Will the Minister clarify? When she says that there is one carnet, but everything has to be listed, my understanding is that with a drum kit, someone cannot just say, “Drum kit”, but must specify every different cymbal and drum. Is that the case? Even though it is all on one piece of paper, that could still amount to a huge amount of bureaucracy.
I appreciate the hon. Lady’s point and I am happy to take it away. I am fairly new to this area, so with some DFT issues I will not be able to give clarity on all the details. I am happy to write to her.
I have also been listening to the music sector’s concerns about the possible designation of St Pancras as a port designated under CITES—the convention on international trade in endangered species—for artists carrying instruments made of protected materials. The number of CITES ports in the UK has already increased from 24 to 36 over the past year, and the Department for Environment, Food and Rural Affairs and Border Force are working together to look at the possibility of St Pancras being added to that list. I am keen to accelerate that.
The Government have engaged with the sector’s concerns about the restrictions to do with cabotage and cross-trade that apply to single-use trucks, issuing a call for evidence on options in the summer. It is worth reiterating that during negotiations for the TCA, we proposed specific market access rights for specialist hauliers carrying out tours for cultural events, but the EU did not agree. To help artists navigate such issues, we have developed creative sector-specific landing pages on gov.uk to signpost relevant guidance. We continue to work across the board to encourage updates to guidance and to ensure that rules are clear and accessible.
The UK’s cultural and creative industries are an integral part of our economy across the UK, and they play a huge role in a truly global Britain. That point was made by a number of hon. Members today. We continue to support our creative industries through a range of export support programmes, including the music export growth scheme. We also recently launched the export support service, where UK businesses can get answers to practical questions about exporting to Europe. In our meeting yesterday, a Department for International Trade official highlighted some of the new services available to musicians. These are all with a view to strengthening the international reach and reputation of our creatives, and the benefits they bring to our economy, culture and society. I will continue to work with Departments, the creative industries trade and investment board, and sector representatives, such as UK Music, to see what more can be done to help the industries adapt to these new arrangements with the EU.
To conclude, leaving the EU has led to a number of changes. We recognise the uncertainty and concerns felt by our musicians and the creative sectors, and my Department and the Government as a whole have worked very hard to support them. Across issues relating to the movement of people, goods and vehicles, we have engaged extensively with the sector to understand and grip those concerns and help people adapt. Like hon. Members, I want to see UK creatives tour and perform in the EU not just for our musicians but because they have so much to offer people in member states, and I hope we can make sure that can happen.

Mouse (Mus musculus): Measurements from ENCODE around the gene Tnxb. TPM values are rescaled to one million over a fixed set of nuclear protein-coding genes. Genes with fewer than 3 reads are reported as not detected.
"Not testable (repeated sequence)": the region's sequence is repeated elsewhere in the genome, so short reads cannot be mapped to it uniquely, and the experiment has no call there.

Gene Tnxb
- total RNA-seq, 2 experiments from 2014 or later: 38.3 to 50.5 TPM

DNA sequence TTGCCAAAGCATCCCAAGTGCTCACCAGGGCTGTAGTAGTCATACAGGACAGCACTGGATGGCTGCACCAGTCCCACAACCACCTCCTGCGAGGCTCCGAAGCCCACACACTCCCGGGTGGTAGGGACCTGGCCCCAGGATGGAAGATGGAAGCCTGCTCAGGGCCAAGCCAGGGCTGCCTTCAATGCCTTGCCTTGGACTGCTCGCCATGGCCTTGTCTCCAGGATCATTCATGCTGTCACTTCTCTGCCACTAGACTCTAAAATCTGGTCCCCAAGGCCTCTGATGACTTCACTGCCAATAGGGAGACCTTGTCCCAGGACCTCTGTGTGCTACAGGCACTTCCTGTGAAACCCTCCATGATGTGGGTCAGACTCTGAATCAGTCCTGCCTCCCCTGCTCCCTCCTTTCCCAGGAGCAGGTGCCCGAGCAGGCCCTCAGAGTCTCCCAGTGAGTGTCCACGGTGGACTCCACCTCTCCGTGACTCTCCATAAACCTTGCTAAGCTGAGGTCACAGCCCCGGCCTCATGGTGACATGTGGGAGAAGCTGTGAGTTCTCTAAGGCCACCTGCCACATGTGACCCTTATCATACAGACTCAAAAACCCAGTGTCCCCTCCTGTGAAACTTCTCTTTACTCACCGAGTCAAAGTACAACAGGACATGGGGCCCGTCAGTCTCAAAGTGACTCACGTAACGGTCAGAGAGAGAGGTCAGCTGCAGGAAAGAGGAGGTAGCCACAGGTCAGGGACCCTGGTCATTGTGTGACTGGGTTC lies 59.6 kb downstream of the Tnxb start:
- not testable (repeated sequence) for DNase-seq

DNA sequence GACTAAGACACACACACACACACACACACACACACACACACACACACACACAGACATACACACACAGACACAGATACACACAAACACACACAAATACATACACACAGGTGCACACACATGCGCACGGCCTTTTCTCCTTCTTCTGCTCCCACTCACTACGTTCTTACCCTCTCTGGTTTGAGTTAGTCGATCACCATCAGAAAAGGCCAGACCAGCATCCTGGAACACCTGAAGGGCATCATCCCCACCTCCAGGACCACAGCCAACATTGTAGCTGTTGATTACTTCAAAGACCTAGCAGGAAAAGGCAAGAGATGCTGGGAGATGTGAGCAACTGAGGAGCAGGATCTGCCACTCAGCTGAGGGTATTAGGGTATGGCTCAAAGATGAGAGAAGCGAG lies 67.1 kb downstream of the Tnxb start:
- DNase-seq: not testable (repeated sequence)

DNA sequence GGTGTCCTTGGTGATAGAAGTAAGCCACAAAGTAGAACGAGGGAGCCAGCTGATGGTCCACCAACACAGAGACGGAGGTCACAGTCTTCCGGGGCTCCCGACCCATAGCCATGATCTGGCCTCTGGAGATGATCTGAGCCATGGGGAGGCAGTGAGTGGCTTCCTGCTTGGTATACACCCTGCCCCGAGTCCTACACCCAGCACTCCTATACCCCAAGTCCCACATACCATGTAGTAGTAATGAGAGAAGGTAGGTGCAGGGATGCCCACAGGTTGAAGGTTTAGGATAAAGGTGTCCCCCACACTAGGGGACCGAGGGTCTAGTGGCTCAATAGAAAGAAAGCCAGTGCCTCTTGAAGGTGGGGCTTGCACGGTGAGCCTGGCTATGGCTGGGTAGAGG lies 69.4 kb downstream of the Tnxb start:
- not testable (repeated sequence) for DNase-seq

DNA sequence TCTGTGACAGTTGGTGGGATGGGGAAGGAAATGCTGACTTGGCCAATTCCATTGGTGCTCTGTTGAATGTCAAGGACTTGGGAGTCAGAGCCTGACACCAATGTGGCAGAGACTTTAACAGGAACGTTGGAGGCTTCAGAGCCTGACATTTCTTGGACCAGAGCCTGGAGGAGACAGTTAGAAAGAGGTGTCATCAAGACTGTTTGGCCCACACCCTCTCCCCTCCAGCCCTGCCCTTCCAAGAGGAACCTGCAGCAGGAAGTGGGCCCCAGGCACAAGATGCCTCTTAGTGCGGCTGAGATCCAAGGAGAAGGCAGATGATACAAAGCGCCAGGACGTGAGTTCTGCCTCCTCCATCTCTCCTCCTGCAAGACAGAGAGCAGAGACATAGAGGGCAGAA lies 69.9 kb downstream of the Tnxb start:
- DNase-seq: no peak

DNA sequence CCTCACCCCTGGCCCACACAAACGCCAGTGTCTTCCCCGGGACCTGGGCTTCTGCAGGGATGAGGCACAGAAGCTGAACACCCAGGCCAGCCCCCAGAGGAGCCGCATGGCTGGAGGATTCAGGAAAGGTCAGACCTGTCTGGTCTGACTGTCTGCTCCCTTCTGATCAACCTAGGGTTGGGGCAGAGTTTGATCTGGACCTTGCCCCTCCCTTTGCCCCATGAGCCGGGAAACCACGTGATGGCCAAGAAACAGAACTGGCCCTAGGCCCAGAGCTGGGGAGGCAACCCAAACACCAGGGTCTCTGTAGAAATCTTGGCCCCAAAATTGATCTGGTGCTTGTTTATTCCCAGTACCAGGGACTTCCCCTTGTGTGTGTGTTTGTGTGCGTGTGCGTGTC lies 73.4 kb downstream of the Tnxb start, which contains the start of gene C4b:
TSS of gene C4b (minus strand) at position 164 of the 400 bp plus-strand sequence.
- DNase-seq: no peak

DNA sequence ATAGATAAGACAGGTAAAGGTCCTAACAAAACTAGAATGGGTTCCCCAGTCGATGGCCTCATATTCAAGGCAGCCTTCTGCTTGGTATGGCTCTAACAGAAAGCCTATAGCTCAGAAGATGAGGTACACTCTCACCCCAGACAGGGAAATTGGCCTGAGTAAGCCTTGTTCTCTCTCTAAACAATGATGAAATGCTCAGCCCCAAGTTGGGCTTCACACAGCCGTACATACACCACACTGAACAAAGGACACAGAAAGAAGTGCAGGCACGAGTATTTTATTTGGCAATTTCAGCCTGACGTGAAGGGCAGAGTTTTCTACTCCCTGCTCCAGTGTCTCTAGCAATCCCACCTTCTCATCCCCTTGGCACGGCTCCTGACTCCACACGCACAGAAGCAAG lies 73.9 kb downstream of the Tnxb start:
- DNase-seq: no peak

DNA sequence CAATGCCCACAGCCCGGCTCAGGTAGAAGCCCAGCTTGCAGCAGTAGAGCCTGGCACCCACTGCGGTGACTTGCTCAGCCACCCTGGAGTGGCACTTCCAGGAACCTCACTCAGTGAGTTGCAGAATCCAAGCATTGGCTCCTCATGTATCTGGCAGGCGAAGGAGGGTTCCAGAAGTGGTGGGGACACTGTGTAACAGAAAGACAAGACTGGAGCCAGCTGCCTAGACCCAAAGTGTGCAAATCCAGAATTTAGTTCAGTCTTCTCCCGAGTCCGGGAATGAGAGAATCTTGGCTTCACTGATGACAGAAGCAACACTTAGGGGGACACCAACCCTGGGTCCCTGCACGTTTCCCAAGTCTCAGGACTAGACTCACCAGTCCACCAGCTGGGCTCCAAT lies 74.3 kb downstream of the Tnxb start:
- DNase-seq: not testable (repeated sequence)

We have heard incredibly compelling speeches. The Minister will have heard the real sense of frustration and that patience is running out, and I am sure she will take that to heart. Some problems are intractable for Government—this is not one of them. It can be solved, so the Minister should bear that in mind. Some actions that Government take cause a backlash. There will be no backlash when this problem is solved, and she should bear that in mind as well.
I would like to give the Minister a couple of sisterly suggestions, which are very genuinely felt. I suggest that she goes on a European tour, literally going to different European capitals, starting with Brussels, taking her officials with her and talking to her counterparts there. Before she goes, she should download the forms, see what she makes of them and try to fill them in herself. She should engage, as it were, as a musician and then go, as a Minister, to those European capitals, and she will find people willing to help and she will learn more. It will empower her when it comes to dealing with Lord Frost, of whom mention has been made today.
On behalf of Members, the sector, and the Government keeping their promises, she must be quite clear with Lord Frost that he must be part of the solution and not an obstacle to it. The Prime Minister is having enough rows with enough people right now. This issue does not need to be a row if Lord Frost becomes a facilitator rather than an obstruction. It is not always that a junior Minister can do something really meaningful, that will really make a difference, that gives real job satisfaction, and which people will be grateful for. She has that opportunity; I hope she will act very quickly because time is running out.
Question put and agreed to.
That this House
has considered enabling visa- and permit-free working for musicians in the EU.